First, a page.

examination or any treatment. Id. ¶50. LCDSS ordered a child medical examination of Amy, which
found no physical evidence of abuse. Id. ¶¶51–52.
LCDSS shared the results of Amy’s physical exam with Greene. Id. ¶53. Waller also
informed Greene of the inconsistencies in Amy’s story. Id. ¶59. But Greene did not tell the District
Attorney about these facts and did not conduct any further investigation. Id. ¶¶61, 63. Instead,
Dudley found himself arrested for second-degree sexual offense. Id. ¶65.
After Dudley’s arrest, Amy’s guardian ad litem (GAL) interviewed her and reported his
conclusions to Greene. Id. ¶73. The story that Amy told her GAL differed from what she had told
Waller, Greene, and the physicians at the child medical examination. Id. ¶¶68–70. The GAL
thought Amy seemed “brainwashed” and that her story was “rehearsed.” Id. ¶71. But Greene did
not document the GAL’s findings and did no additional investigation. Id. ¶¶74–75. The GAL also
interviewed Amy’s half-brother and Dudley’s supervisor, Amy’s teacher, and Amy’s babysitter,
but Greene did not follow up with them. Id. ¶¶77–82. The GAL told Waller he believed Amy was
“making up the story,” and Waller told Greene, but Greene did not investigate further. Id. ¶¶90–
A grand jury indicted Dudley on charges of first-degree sexual offense, indecent liberties,
and lewd and lascivious conduct. Id. ¶107. After a jury convicted him of first-degree sexual offense
and taking indecent liberties with a child, he received a life sentence. Id. ¶118. He served almost
24 years in prison before a North Carolina Superior Court judge vacated his conviction in March
2016 and the district attorney dismissed the charges against him. Id. ¶1.
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Dudley now alleges that Greene caused his incarceration by “deliberate[ly], intentional[ly]
and/or reckless[ly] refus[ing]” to investigate Amy’s allegations, not following up on “exculpatory
and impeachment evidence” gathered by Waller and the GAL, and not providing that evidence to
the Lenoir County District Attorney’s Office. Id. ¶2. Dudley also alleges that the Kinston Police
Department did not adequately train its investigators on how to handle child abuse cases. Id.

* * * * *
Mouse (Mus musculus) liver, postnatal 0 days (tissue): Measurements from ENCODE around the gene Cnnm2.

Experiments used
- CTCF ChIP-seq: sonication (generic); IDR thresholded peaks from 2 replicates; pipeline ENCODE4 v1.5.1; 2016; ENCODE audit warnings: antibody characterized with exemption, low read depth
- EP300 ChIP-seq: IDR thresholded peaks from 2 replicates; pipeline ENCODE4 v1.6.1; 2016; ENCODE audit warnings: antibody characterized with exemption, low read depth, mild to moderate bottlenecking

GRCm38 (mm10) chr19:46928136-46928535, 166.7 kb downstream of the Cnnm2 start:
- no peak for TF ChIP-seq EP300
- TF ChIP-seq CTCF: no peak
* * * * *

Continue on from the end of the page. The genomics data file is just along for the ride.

¶¶100–106. Dudley sued the City of Kinston for failing to enact policies or training on child sex
abuse allegations and exculpatory evidence. See generally id. He also sued Greene for failing to
investigate, concealing exculpatory and impeachment evidence, and for violating state law. See
Dudley deposed Waller in May 2019 for less than four hours. Mem. in Supp. of Mot. for
Leave at 2, D.E. 69–1. At that deposition, Waller’s testimony “was largely limited to her case notes
given her lack of any independent memory regarding the Lenoir County DSS’ investigation of
Plaintiff.” Id. She “did not have nor did she review statutes or policies that were in effect at the
time of her investigation.” Id. at 3.
At that time, Defendants did not have copies of the rules, regulations, or policies that would
have been in effect during the investigation in 1991 and 1992. Id. Defendants have since received
by subpoena copies of the Family Services Manual effective at the time of the investigation into
Defendants want to re-depose Waller to ask about the Manual and the policies she would
have followed in 1991 and 1992. Id. at 5. Dudley does not consent to re-opening Waller’s
deposition. Id. While Waller first appeared willing to attend another deposition, she now opposes
being re-deposed. Id. at 5–6.
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The Federal Rules require a party to obtain leave of court (or consent from the opposing
party) to depose a person for a second time in the same case. Fed. R. Civ. P. 30(a)(2)(A)(ii). The
court may allow a party to re-depose a witness only “to the extent consistent with Rule 26(b)(1)
and (2).” Id. 30(a)(2).